Buying a passive solar home!

So…some big news here. We have put in an offer on a new house! I know that might seem odd, given all I’ve done to this homestead, but check out these features:

  • It’s in the woods, but there’s a place to garden, because it opens onto a wetland (fen or peat bog, not sure which). This also means it’s really quiet and peaceful – my main complaint about the current house is road noise.
  • It’s a passive solar design – actually won an award for its design. On sunny winter days, it needs no other heating. Not that Michigan gets a ton of those, but every bit helps.
  • The design includes a 50′ long solarium on the south face of the house, which heats the upstairs and gives the house a ton of natural light, even though the main living space is earth-bermed on 3 sides
  • It’s just gorgeous!  It’s an incredibly peaceful place – very grounded and relaxing.

There are a few down sides – it’s further from work (though closer to a town) than our current place. The vegetable gardening will be OK but probably not great. I plan to do more perennial gardening, though.  We may need to trim or cut down some trees…but we want the solar collectors to be shaded in the summer. No sense pumping heat into the house when it’s 90 degrees. So we have lots of thoughts, but it’ll take a while to figure out the best approach.

It’s also a short sale, so though we have an agreement with the sellers, it won’t be official until their bank agrees to the price. That could take months; we wouldn’t close until spring.

Fen Ridge House

South face of the house. Solarium, with rock pile solar collector beneath.

Fen Ridge house

Living room - the whole lower floor is one open living/dining/kitchen space. Three sets of French doors and a large picture window open onto the solarium.

Fen Ridge house

Solarium. See the vents above that draw heat into the bedroom above? We'll need to shade this in the summer so we don't roast.

Fen Ridge house

View of the wetlands.

We had the home inspection yesterday, and it checked out pretty well. Some sign of termites, but it might be an old, inactive infestation (we’re having an expert in to check). The inspector is also concerned about mildew/mold in the “rock room” passive solar collector. The owners say it smells musty when they open the vents to let that air in.  We can tell that water is getting in down there, though, and wonder if that would go away if we took care of the water issue (the downspout discharges on the panels, and has warped the furring strips and destroyed the caulk) and got the air moving down there again. The danger is that it wouldn’t help, and that we’d be pumping mold spores into the house in the meantime.  We are going to see if someone at the architecture school has any ideas. Worst case scenario is that we seal off the ventilation loop through the rock pile and retire that part of the passive solar system. It might still help with some radiative heat, or we might just have to chalk it up as a loss.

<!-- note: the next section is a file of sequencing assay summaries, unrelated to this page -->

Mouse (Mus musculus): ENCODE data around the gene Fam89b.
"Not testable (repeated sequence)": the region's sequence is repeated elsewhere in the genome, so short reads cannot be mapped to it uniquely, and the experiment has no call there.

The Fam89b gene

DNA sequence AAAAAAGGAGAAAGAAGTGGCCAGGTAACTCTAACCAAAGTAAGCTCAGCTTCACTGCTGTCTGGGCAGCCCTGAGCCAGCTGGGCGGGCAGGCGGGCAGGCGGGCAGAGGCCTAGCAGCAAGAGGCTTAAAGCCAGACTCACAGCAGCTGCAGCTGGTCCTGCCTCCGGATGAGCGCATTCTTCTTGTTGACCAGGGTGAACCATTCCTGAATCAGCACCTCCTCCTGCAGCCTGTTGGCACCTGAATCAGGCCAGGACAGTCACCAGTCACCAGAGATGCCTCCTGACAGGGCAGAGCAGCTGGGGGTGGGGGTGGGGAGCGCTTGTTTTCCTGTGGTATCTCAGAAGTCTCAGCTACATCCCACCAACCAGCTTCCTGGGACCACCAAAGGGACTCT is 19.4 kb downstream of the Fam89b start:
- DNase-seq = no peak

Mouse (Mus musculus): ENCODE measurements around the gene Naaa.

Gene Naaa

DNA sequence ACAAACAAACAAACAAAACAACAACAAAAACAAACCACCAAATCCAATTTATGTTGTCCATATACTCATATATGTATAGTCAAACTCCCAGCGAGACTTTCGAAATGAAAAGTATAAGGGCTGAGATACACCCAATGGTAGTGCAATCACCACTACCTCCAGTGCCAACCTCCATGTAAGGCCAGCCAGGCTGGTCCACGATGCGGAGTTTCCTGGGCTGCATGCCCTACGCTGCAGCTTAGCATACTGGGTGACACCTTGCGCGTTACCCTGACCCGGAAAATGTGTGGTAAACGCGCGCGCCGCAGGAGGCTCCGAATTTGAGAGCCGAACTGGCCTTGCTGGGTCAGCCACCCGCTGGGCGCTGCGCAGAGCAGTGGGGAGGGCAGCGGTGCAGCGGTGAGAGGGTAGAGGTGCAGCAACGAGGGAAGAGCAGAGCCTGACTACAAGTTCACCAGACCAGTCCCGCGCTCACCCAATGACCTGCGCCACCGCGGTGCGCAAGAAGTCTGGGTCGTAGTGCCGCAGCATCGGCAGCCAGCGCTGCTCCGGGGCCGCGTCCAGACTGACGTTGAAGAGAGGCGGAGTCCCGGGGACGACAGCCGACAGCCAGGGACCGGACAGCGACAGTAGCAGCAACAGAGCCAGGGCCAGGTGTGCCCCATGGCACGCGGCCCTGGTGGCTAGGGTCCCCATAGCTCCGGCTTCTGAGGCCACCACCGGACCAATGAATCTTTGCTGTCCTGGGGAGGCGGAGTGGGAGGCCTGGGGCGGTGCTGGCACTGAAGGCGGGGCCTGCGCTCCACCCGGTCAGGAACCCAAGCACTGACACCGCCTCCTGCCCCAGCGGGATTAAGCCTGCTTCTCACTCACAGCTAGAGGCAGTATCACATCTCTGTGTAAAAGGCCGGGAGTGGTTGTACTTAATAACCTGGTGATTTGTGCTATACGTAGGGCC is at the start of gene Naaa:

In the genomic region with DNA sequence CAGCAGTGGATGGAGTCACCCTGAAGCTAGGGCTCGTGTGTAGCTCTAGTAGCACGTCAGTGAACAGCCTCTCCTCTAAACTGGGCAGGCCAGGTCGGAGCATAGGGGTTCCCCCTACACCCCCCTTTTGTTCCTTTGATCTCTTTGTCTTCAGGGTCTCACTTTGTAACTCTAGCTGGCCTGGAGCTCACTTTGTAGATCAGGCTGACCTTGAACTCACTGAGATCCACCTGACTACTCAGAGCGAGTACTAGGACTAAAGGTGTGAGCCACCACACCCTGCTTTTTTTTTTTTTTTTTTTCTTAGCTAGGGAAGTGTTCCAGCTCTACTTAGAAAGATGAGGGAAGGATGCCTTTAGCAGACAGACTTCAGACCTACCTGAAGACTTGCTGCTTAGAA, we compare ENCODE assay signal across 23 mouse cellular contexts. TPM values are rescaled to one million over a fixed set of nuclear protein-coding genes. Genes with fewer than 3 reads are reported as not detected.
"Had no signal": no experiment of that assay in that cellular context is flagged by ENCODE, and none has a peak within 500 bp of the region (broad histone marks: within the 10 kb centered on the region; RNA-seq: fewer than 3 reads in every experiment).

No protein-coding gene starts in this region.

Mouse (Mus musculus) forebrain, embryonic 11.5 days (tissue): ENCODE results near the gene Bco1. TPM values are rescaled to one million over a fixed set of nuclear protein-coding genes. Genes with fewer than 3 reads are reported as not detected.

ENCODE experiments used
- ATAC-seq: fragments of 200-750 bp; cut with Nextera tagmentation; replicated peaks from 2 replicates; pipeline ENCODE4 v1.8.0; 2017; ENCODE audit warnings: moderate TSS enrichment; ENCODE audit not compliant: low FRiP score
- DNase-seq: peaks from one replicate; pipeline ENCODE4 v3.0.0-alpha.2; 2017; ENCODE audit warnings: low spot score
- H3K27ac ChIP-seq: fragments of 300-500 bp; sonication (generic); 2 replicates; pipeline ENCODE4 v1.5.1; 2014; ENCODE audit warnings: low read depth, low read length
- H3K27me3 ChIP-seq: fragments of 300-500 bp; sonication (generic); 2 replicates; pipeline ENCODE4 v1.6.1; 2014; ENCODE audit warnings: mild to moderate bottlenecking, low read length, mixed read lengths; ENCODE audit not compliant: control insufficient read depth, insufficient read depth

So…if you know anyone looking to buy our existing homestead, with a nice, sturdy, well-insulated 4 br house near Ann Arbor, Michigan, surrounded by lots of excellent garden beds…let me know!

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5 Comments

  1. Cynthia said,

    December 25, 2011 at 7:47 am

    Cool! Where is it?

  2. Cloud said,

    December 27, 2011 at 7:23 pm

    Found your site this evening. I am converting our .17acre A2 city plot to an urban mini-farm aka bio intensive double dig experiment. 🙂 I’ve mapped out ~1800SF of bed area between the Front, Back, and side yards. Was glad to have the warm start of winter. Hope it continues enough to finish digging up the earth! BTW, complete sod removal in a pain in the arse manually with shovel.

    • Emily said,

      December 28, 2011 at 9:10 am

      Sounds like a great plan! I’d love to see it. Wow, you must have more sf of garden beds than house. 🙂

      Yeah, sod’s a killer – that’s why I never dig it up! Eight inches of soil or wet, heavy horse manure will kill sod, even without cardboard or newspaper under it. So I build my beds up, let the sod die, and save my back. If you want to double-dig, do it in the second year. I love John Jeavons, but I’ve found that double-digging is really not necessary.

      • Cloud said,

        December 28, 2011 at 2:31 pm

        Hah! True. The house is only 1530SF on a 65×112 Foot plot. I’ll be heading out shortly to pick up some wood to fashion the bed borders. If I can get a wide/tall enough board then I can bury it a few inches to the root level of the grasses and weeds while maintaining a few inches above to create a hard edge. Should abade a bit of the ‘lawn creep’. It’ll also give the front yard a better appearance to win over the neighbors. 😉 The soil is so compacted that when you do double-dig, it brings it to nearly a foot above the typical ground level. Figure that to just deal with the sod removal the first year to speed the process along without having to wait, as well as get most of the grubs out that may eat what I wish to grow. After a season or so, that pile of sod will return itself to being nifty soil that I can reincorporate back into the beds when they composting works its way up. It’s all a delicate balance between doing something, not spending a fortune, and exercise in the nice AC outside. 😉


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